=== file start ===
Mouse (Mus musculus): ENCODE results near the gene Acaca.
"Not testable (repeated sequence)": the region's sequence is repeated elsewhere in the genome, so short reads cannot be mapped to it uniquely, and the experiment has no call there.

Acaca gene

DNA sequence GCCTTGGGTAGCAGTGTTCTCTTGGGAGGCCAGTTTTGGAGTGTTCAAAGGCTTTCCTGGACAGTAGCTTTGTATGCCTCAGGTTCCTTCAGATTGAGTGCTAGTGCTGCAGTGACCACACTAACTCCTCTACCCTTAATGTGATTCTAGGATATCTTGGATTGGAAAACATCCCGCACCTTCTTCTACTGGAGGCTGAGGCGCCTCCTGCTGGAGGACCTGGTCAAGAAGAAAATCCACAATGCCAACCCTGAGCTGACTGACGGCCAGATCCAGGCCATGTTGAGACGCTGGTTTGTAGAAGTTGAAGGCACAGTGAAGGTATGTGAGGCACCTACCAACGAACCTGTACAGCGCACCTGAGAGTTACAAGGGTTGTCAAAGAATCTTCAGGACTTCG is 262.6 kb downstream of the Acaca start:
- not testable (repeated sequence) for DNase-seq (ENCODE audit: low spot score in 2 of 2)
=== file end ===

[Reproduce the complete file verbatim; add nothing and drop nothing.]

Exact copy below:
Mouse (Mus musculus): ENCODE results near the gene Acaca.
"Not testable (repeated sequence)": the region's sequence is repeated elsewhere in the genome, so short reads cannot be mapped to it uniquely, and the experiment has no call there.

Acaca gene

DNA sequence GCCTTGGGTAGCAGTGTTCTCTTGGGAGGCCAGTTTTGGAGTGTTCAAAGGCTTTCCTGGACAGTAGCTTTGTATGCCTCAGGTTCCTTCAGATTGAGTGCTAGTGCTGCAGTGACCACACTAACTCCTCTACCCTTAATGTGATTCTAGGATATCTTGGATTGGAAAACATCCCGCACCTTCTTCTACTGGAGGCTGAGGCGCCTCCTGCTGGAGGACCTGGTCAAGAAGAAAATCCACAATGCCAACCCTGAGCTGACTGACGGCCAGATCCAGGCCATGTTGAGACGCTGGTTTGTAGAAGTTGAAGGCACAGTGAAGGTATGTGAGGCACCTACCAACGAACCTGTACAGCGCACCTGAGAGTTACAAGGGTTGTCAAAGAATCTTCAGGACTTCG is 262.6 kb downstream of the Acaca start:
- not testable (repeated sequence) for DNase-seq (ENCODE audit: low spot score in 2 of 2)